Madam X (provocative name) over at My Open Wallet says that she is an heiress:
Remember Great Aunt Minnie? She died peacefully a few weeks ago. I had a chance to see her one last time in May, and spoke to her on the phone a few days before her death … it was even more weird to find a thick envelope in my mail the other night, which turned out to be from Minnie’s lawyer, because I’ll inherit a share of her estate. So now I just have to see what happens once the estate is settled and divided up. I have no idea how much money it will be. I certainly don’t expect much, given I’ll only get one twelfth of her estate.
Receiving money ‘suddenly’, be it from a sad occasion such as this, or from some fortuitous circumstance such as winning a substantial prize in the lottery, can be difficult, because you probably have no plan.
And, because you have no plan, the money can go as quickly as it comes (remember poor-then-rich-then-poor Lou Eisenberg?).
I call this Found Money, and here’s how to deal with it:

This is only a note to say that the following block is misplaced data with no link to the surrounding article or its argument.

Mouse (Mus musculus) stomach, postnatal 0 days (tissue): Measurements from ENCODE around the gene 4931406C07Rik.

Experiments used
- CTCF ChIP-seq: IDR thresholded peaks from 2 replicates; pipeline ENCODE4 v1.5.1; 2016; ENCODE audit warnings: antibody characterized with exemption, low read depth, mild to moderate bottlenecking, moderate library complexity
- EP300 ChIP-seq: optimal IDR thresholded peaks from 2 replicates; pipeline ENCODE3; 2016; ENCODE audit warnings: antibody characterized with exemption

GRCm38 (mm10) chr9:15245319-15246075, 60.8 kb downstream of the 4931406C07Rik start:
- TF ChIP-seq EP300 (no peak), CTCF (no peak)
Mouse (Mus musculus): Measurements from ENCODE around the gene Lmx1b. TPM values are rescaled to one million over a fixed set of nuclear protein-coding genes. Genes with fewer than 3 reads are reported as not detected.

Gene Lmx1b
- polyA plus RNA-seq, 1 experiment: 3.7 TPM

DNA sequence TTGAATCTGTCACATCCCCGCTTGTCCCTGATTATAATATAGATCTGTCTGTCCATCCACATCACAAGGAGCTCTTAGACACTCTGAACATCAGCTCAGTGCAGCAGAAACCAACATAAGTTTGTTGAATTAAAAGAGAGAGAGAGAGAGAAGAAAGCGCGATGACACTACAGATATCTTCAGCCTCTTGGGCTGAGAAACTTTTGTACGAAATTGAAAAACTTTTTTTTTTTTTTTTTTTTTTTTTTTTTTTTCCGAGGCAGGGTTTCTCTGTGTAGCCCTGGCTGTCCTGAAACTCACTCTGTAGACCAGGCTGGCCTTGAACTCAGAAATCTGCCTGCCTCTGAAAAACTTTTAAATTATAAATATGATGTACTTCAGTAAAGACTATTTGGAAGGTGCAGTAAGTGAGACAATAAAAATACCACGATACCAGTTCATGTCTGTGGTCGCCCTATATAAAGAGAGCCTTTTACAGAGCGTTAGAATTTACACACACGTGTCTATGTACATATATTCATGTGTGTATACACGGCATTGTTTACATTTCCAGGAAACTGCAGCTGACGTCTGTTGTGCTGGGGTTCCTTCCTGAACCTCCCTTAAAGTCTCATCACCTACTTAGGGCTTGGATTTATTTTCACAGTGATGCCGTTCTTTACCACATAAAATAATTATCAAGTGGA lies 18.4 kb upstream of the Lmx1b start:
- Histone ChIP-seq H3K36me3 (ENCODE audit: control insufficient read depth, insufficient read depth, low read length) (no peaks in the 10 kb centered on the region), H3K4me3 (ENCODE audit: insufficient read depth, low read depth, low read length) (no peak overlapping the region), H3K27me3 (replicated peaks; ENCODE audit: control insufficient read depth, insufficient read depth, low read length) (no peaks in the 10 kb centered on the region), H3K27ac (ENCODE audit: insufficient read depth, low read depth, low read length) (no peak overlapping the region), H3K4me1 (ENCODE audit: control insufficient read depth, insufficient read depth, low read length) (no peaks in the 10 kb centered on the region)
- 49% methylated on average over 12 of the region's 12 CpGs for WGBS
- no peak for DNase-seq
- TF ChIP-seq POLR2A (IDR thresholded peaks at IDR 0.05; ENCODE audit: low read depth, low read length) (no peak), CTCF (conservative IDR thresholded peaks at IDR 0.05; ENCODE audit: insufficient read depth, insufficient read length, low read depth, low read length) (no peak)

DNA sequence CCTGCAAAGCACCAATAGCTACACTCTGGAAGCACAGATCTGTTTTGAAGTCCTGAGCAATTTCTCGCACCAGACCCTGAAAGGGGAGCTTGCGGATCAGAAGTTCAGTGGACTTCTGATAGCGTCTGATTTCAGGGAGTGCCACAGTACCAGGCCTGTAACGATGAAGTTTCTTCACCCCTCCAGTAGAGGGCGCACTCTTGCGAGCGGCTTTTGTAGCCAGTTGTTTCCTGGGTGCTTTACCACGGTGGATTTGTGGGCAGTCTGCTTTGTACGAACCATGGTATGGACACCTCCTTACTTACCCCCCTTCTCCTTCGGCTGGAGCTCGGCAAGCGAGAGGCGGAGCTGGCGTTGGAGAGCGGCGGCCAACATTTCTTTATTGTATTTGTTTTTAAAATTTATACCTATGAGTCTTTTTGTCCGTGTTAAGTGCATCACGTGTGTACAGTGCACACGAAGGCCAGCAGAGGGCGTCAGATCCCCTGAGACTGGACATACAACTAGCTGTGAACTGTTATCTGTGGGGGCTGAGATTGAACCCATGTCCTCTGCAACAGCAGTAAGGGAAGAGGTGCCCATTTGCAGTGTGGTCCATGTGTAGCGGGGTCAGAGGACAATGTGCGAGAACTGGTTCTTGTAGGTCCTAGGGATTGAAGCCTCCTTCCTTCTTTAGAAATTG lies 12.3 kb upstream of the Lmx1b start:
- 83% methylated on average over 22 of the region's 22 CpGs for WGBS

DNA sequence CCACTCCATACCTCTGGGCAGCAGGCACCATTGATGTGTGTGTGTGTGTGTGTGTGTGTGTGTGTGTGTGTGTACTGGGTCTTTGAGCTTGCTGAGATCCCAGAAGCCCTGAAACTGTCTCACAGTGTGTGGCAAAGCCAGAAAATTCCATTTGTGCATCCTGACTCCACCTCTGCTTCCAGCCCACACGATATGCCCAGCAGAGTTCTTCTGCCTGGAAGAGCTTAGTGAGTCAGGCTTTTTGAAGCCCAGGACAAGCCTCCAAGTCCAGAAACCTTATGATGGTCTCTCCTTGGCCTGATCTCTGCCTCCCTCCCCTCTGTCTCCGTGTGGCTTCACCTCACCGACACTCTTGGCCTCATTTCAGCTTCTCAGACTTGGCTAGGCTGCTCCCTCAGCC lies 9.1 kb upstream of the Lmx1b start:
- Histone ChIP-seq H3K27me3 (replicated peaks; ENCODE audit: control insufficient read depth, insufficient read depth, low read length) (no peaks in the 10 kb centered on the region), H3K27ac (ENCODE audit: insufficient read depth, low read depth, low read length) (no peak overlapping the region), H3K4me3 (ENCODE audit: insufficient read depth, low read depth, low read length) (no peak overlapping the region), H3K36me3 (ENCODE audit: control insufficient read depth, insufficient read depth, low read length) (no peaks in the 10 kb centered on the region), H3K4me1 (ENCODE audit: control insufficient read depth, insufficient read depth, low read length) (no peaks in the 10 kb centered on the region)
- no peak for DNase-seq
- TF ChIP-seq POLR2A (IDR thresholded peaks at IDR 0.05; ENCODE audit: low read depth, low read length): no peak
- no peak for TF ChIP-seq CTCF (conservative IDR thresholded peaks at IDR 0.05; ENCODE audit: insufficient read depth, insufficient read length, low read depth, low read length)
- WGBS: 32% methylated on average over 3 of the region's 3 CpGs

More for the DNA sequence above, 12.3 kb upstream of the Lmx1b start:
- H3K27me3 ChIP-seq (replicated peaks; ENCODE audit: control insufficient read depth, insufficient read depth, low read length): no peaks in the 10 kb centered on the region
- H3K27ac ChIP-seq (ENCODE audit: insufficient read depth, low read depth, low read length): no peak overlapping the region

If you’re lucky enough to receive such a windfall, you should spend enough to fully celebrate your good fortune (even more so if it was a result of hard work – e.g. selling your business – rather than luck).
Here’s a table that will help you decide how much to save and how much to spend, depending on how much Found Money you happen to come across:
The idea is that money is for SPENDING and ONLY FOR SPENDING … but, you need to PLAN to spend some now and PLAN to spend some later (a.k.a. saving). That’s exactly what this table is designed to do.
So, if you find $10 in the street, buy yourself a fun magazine, then stick the rest in a jar.
If you happen to inherit $100,000 go ahead and upgrade your car (and/or take a vacation) – totally guilt free – then plan to invest the other $90k very wisely 😉
i say spend it as if you were the person who earned it.